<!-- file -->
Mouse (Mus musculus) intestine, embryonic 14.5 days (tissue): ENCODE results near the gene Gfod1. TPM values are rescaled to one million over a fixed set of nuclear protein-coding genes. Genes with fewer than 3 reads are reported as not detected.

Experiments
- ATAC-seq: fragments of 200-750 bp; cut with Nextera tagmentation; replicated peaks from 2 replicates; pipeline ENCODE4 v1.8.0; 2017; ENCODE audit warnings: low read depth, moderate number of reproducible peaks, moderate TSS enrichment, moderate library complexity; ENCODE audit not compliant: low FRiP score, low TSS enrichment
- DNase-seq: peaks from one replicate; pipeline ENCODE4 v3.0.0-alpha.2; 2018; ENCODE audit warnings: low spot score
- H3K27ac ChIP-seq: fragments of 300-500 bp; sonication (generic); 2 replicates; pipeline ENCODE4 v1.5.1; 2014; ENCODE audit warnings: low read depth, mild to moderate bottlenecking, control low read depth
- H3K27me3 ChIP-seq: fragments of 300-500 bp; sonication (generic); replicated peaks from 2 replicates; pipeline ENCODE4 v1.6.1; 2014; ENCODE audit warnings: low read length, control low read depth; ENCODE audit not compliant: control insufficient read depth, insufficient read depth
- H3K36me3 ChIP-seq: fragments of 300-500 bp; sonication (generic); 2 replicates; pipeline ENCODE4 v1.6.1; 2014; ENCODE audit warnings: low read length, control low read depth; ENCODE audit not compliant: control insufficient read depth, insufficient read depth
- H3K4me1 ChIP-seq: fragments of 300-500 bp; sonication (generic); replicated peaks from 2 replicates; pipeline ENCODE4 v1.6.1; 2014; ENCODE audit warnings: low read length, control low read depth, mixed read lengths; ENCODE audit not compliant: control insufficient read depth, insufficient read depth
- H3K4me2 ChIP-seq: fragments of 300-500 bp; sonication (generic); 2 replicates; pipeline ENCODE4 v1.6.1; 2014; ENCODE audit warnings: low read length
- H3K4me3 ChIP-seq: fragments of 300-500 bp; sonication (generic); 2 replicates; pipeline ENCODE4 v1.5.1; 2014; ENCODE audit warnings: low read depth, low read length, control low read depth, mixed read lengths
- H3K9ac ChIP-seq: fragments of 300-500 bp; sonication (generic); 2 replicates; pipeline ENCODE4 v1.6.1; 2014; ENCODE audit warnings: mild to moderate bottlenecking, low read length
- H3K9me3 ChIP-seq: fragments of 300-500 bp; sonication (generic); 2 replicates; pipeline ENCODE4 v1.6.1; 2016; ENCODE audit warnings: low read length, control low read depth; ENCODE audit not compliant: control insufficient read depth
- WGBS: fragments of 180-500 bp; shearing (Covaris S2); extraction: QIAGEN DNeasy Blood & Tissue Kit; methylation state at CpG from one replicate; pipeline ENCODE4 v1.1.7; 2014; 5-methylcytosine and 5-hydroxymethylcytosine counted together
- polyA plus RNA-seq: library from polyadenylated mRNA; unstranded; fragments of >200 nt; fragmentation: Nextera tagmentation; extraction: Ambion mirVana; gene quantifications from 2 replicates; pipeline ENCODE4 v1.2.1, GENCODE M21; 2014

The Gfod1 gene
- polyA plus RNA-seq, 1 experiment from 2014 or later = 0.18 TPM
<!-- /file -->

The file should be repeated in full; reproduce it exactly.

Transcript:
Mouse (Mus musculus) intestine, embryonic 14.5 days (tissue): ENCODE results near the gene Gfod1. TPM values are rescaled to one million over a fixed set of nuclear protein-coding genes. Genes with fewer than 3 reads are reported as not detected.

Experiments
- ATAC-seq: fragments of 200-750 bp; cut with Nextera tagmentation; replicated peaks from 2 replicates; pipeline ENCODE4 v1.8.0; 2017; ENCODE audit warnings: low read depth, moderate number of reproducible peaks, moderate TSS enrichment, moderate library complexity; ENCODE audit not compliant: low FRiP score, low TSS enrichment
- DNase-seq: peaks from one replicate; pipeline ENCODE4 v3.0.0-alpha.2; 2018; ENCODE audit warnings: low spot score
- H3K27ac ChIP-seq: fragments of 300-500 bp; sonication (generic); 2 replicates; pipeline ENCODE4 v1.5.1; 2014; ENCODE audit warnings: low read depth, mild to moderate bottlenecking, control low read depth
- H3K27me3 ChIP-seq: fragments of 300-500 bp; sonication (generic); replicated peaks from 2 replicates; pipeline ENCODE4 v1.6.1; 2014; ENCODE audit warnings: low read length, control low read depth; ENCODE audit not compliant: control insufficient read depth, insufficient read depth
- H3K36me3 ChIP-seq: fragments of 300-500 bp; sonication (generic); 2 replicates; pipeline ENCODE4 v1.6.1; 2014; ENCODE audit warnings: low read length, control low read depth; ENCODE audit not compliant: control insufficient read depth, insufficient read depth
- H3K4me1 ChIP-seq: fragments of 300-500 bp; sonication (generic); replicated peaks from 2 replicates; pipeline ENCODE4 v1.6.1; 2014; ENCODE audit warnings: low read length, control low read depth, mixed read lengths; ENCODE audit not compliant: control insufficient read depth, insufficient read depth
- H3K4me2 ChIP-seq: fragments of 300-500 bp; sonication (generic); 2 replicates; pipeline ENCODE4 v1.6.1; 2014; ENCODE audit warnings: low read length
- H3K4me3 ChIP-seq: fragments of 300-500 bp; sonication (generic); 2 replicates; pipeline ENCODE4 v1.5.1; 2014; ENCODE audit warnings: low read depth, low read length, control low read depth, mixed read lengths
- H3K9ac ChIP-seq: fragments of 300-500 bp; sonication (generic); 2 replicates; pipeline ENCODE4 v1.6.1; 2014; ENCODE audit warnings: mild to moderate bottlenecking, low read length
- H3K9me3 ChIP-seq: fragments of 300-500 bp; sonication (generic); 2 replicates; pipeline ENCODE4 v1.6.1; 2016; ENCODE audit warnings: low read length, control low read depth; ENCODE audit not compliant: control insufficient read depth
- WGBS: fragments of 180-500 bp; shearing (Covaris S2); extraction: QIAGEN DNeasy Blood & Tissue Kit; methylation state at CpG from one replicate; pipeline ENCODE4 v1.1.7; 2014; 5-methylcytosine and 5-hydroxymethylcytosine counted together
- polyA plus RNA-seq: library from polyadenylated mRNA; unstranded; fragments of >200 nt; fragmentation: Nextera tagmentation; extraction: Ambion mirVana; gene quantifications from 2 replicates; pipeline ENCODE4 v1.2.1, GENCODE M21; 2014

The Gfod1 gene
- polyA plus RNA-seq, 1 experiment from 2014 or later = 0.18 TPM